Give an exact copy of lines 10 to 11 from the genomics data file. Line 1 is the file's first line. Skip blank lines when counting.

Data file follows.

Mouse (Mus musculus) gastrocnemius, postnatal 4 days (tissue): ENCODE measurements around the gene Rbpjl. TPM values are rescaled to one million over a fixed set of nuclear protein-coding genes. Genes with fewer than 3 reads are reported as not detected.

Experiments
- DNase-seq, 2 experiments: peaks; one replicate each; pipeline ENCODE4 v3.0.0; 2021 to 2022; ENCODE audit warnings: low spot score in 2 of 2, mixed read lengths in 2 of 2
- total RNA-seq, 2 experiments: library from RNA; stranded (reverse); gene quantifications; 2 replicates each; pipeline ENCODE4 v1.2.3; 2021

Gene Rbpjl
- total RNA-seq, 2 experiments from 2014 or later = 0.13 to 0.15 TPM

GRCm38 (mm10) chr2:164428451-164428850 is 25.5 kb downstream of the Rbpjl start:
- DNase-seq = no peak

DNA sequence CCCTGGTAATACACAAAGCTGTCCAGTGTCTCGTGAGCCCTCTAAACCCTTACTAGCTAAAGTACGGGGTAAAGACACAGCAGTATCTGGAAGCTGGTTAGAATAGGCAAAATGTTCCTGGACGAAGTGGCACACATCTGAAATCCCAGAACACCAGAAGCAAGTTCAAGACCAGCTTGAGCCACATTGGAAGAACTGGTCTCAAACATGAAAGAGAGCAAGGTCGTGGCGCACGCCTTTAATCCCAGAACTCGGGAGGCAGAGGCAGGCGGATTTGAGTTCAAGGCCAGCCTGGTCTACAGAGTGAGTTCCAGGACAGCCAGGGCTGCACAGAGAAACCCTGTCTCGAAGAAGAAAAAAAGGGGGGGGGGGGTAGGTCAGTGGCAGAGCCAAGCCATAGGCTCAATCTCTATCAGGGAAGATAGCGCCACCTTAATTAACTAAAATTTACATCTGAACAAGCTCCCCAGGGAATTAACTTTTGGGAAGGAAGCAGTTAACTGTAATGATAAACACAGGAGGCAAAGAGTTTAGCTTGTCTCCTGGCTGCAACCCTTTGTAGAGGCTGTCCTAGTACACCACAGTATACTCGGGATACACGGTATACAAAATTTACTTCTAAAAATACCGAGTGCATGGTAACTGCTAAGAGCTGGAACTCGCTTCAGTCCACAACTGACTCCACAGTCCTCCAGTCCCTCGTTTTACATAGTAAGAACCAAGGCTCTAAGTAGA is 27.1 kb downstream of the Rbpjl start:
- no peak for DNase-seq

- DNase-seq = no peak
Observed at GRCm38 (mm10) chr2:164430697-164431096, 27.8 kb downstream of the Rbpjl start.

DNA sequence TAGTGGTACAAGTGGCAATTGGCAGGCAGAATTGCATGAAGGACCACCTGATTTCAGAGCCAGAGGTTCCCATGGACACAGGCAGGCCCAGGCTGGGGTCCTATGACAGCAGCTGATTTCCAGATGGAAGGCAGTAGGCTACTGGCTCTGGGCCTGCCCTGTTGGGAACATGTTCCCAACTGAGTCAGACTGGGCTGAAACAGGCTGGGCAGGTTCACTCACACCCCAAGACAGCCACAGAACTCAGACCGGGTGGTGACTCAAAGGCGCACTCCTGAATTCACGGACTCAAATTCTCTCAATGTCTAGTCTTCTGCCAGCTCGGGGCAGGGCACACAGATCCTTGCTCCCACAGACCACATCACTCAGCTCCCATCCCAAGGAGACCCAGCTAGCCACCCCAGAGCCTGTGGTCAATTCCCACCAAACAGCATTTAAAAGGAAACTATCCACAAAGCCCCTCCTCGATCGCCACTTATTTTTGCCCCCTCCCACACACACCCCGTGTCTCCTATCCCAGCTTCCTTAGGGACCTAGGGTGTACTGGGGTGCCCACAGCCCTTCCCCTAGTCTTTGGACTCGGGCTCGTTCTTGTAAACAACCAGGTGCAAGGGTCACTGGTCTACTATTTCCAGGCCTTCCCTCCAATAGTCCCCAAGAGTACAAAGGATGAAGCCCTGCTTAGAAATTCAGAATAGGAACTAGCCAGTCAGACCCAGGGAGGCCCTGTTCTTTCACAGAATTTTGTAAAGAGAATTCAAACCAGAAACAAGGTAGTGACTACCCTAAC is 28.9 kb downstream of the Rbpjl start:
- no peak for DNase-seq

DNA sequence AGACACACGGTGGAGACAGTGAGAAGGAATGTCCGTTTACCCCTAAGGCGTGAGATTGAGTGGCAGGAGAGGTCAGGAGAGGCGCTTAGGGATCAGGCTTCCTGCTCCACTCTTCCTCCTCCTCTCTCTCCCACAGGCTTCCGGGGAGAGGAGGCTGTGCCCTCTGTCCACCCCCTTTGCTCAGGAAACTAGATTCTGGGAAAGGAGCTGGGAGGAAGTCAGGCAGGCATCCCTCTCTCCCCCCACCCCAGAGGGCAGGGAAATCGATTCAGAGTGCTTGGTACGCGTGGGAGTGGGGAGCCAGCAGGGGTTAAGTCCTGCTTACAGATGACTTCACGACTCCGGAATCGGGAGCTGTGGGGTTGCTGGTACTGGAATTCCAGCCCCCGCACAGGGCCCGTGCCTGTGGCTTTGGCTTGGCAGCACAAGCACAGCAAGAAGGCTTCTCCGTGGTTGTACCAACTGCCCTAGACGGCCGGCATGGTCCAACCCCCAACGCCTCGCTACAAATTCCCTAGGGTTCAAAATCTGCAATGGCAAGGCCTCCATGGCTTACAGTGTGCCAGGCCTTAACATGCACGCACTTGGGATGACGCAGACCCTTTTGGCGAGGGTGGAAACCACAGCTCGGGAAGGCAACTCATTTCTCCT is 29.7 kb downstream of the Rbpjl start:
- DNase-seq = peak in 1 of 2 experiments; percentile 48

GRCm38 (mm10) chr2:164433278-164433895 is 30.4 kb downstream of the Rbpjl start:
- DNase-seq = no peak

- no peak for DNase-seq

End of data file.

- no peak for DNase-seq

- DNase-seq = no peak